Gold Medal winners from the renowned Tchaikovsky Competition and Queen Elisabeth Music Competition of Brussels, the cellist Narek Hakhnazaryan and pianist Denis Kozhukhin will make their London recital debut together at Merchant Taylors’ Hall (9 July).

A series of eight early evening concerts featuring the BBC’s New Generation Artists, all to be broadcast on BBC Radio 3 (see www.colf.org for performance dates).

Six free concerts in Canada Square Park, Canary Wharf, featuring Jamaica’s first lady of Jazz Myrna Hague, drum ‘n’ bass, soul and the opportunity to celebrate Bastille Day (13 – 15 July).

Performance of Rafael Bonachela’s dance duet specially created for the 50 Golden Street Pianos, set to new music by Mercury Prize-nominee, Gwilym Simcock and danced by Sydney Dance Company (27 – 29 June).

12 free lunchtime concerts in the City’s beautiful churches, performed by the Guildhall School’s finest emerging musicians – encouraging City workers to reclaim their lunch hour and enjoy the beauty of the City.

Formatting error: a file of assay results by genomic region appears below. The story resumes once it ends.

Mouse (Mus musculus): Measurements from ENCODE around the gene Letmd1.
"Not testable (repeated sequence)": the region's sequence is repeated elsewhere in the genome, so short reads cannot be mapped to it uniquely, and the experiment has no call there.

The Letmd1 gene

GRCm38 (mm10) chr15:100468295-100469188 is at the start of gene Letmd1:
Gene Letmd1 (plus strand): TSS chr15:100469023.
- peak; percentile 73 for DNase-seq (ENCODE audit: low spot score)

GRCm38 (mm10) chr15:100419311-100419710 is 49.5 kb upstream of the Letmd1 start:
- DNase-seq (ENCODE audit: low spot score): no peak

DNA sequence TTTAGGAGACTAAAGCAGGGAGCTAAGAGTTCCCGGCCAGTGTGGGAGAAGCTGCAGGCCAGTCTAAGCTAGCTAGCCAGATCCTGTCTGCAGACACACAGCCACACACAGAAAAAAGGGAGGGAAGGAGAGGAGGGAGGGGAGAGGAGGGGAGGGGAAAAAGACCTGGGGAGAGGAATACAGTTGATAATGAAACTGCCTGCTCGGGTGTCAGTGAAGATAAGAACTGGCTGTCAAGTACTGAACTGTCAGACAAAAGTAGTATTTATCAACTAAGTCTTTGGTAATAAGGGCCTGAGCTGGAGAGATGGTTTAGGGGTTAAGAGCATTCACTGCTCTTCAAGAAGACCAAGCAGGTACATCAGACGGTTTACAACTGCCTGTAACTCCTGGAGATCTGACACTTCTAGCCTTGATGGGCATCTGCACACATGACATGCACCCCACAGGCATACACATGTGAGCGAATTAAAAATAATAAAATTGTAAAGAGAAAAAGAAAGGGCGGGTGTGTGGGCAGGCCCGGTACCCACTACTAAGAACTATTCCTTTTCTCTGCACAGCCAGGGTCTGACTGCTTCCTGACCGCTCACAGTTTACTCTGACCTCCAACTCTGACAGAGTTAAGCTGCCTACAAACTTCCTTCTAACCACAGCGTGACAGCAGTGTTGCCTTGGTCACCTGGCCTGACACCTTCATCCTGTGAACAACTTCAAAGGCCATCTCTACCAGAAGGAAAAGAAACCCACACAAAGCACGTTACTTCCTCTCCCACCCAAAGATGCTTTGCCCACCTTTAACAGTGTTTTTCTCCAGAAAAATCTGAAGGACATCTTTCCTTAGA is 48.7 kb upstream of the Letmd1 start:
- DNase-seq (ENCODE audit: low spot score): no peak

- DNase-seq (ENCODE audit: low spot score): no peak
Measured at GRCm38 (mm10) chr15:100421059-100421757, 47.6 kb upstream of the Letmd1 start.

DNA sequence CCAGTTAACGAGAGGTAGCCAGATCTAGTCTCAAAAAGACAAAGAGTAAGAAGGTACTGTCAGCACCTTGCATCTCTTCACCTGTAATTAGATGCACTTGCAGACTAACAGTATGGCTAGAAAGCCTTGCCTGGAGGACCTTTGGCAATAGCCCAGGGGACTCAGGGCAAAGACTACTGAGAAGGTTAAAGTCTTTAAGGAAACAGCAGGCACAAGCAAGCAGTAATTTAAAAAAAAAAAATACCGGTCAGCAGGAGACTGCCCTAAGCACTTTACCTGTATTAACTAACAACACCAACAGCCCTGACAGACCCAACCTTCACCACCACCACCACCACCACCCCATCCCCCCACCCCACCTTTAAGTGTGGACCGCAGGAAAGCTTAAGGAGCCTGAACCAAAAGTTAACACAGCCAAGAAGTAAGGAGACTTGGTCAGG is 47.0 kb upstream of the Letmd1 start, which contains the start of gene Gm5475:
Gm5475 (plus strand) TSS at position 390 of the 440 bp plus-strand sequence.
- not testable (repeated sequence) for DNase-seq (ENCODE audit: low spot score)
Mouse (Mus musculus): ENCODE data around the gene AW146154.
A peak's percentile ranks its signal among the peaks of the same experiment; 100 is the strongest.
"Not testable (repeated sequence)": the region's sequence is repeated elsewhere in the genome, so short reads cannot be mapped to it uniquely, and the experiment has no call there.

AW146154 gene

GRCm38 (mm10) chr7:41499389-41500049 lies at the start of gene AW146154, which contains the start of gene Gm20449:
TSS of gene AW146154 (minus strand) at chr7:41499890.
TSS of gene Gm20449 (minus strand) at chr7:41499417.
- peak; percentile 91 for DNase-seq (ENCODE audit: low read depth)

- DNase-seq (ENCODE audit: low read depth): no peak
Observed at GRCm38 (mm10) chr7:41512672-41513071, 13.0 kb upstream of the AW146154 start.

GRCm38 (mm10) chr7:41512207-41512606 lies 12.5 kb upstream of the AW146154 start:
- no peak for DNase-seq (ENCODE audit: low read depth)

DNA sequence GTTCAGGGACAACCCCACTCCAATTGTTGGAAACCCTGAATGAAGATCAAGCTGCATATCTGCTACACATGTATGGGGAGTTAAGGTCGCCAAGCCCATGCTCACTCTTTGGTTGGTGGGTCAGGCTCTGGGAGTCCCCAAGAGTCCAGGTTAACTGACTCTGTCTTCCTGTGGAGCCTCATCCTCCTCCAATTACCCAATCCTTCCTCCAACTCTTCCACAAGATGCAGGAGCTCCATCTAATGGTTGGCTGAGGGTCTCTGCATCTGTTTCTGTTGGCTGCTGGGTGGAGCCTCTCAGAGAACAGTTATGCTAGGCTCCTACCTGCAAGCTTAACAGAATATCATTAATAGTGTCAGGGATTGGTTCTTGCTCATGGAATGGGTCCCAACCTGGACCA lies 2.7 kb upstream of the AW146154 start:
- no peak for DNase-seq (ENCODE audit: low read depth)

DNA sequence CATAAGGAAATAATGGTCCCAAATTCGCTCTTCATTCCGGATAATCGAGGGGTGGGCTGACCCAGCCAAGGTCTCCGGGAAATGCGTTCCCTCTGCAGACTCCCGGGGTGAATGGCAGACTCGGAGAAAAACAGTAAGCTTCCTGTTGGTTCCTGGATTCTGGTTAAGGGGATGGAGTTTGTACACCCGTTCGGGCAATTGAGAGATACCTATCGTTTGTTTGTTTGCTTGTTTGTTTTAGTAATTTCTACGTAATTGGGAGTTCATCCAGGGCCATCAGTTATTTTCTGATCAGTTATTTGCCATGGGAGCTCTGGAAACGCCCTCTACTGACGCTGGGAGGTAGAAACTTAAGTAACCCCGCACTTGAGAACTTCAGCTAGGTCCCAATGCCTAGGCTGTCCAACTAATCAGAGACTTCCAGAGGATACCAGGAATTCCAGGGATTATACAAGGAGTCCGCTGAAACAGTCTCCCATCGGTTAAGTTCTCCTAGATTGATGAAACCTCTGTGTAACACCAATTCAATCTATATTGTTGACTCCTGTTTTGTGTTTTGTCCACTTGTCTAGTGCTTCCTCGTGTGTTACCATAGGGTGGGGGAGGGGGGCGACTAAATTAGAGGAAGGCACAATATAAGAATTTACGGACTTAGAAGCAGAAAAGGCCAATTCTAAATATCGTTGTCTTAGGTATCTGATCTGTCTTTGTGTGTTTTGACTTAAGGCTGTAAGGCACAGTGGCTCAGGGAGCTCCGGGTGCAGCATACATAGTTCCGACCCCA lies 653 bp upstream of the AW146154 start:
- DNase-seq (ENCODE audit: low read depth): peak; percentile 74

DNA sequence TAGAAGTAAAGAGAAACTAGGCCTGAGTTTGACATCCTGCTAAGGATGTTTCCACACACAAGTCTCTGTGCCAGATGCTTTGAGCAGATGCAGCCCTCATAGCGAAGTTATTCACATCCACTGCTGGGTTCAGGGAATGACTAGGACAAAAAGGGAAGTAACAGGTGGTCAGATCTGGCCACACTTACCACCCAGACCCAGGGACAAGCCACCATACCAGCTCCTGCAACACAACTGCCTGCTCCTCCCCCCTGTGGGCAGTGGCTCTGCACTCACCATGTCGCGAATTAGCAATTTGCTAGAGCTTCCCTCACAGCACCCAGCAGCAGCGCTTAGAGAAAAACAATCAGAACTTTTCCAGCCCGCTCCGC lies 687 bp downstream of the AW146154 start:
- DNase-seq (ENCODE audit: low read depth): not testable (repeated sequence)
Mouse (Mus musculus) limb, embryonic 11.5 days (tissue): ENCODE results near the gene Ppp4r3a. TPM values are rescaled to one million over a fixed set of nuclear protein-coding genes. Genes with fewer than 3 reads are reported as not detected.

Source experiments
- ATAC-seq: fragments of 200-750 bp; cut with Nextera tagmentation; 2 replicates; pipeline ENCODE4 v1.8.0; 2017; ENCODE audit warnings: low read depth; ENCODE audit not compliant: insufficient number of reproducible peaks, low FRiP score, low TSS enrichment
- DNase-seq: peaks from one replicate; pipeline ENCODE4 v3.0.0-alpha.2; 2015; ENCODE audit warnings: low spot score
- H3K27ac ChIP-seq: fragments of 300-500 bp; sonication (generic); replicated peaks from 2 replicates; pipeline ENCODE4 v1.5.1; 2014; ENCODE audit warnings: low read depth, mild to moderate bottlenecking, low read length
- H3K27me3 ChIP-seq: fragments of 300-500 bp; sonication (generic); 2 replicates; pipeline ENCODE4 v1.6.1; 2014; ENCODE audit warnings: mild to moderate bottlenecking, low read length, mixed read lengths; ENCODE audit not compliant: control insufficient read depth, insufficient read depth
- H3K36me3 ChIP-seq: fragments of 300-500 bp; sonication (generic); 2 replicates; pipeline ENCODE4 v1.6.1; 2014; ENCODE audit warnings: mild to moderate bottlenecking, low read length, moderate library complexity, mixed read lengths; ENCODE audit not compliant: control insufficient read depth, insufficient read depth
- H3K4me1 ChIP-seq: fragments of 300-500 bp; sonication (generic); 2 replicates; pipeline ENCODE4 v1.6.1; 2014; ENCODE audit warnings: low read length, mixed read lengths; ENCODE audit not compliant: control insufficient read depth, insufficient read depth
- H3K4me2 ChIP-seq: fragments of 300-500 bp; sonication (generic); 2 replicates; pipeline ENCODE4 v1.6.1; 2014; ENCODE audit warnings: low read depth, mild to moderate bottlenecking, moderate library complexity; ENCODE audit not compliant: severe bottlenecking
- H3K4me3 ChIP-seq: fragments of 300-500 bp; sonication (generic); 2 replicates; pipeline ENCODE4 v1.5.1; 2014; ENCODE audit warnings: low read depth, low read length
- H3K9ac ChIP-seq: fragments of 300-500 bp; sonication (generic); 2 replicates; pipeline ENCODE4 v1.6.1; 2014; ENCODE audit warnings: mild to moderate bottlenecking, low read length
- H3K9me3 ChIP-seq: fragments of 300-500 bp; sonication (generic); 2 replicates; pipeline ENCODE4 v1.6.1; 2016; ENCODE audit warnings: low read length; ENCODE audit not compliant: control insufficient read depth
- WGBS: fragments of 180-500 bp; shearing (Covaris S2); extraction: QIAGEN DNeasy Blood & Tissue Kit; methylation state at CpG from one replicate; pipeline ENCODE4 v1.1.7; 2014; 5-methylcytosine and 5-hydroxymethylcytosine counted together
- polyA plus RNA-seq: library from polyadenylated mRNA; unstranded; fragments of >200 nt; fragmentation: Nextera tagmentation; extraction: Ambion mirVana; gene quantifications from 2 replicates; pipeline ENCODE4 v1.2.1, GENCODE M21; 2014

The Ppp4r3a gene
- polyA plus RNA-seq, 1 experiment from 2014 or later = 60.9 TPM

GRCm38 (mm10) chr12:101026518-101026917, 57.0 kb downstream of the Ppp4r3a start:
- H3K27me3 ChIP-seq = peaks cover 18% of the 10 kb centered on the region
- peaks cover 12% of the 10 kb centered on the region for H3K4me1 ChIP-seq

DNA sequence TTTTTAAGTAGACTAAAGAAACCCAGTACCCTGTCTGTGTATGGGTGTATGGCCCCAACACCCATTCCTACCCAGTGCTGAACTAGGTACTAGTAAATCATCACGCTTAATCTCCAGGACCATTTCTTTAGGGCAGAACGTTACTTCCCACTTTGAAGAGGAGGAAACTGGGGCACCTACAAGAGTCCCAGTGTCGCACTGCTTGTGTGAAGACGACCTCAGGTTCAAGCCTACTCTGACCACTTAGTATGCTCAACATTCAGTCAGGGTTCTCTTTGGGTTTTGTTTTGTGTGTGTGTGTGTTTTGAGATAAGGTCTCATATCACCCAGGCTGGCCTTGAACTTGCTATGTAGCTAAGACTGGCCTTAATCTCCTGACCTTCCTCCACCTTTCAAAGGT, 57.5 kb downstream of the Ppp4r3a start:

Standout events already included in the Golden Jubilee programme include:

The London Symphony Orchestra, conducted by Sir Colin Davis, performing Berlioz’s colossal work Grande Messe des Morts in St Paul’s Cathedral. (25 & 26 June).

The Brodsky Quartet performing a unique programme with a quirky twist: ‘The Wheel of Four Tunes’, with four works selected at random by the spin of a wheel onstage, from 40 choices, celebrating 40 years of the Brodsky Quartet. (2 July).

Internationally-acclaimed guitarist John Williams, who will commemorate the Festival’s jubilee year by giving a recital echoing the performance he gave at the first City of London Festival in 1962. (10 July).

Live music sculptures at Tower Bridge and Monument, created specifically for the two icons by composer Samuel Bordoli. At Tower Bridge, guests can watch musicians play along the length of the high-level west walkway, 42 metres above the Thames. At The Monument, the music will travel up its 311 steps, inviting the audience to experience an aural and actual sense of ascension as they climb the stairs to the very top. (8 July).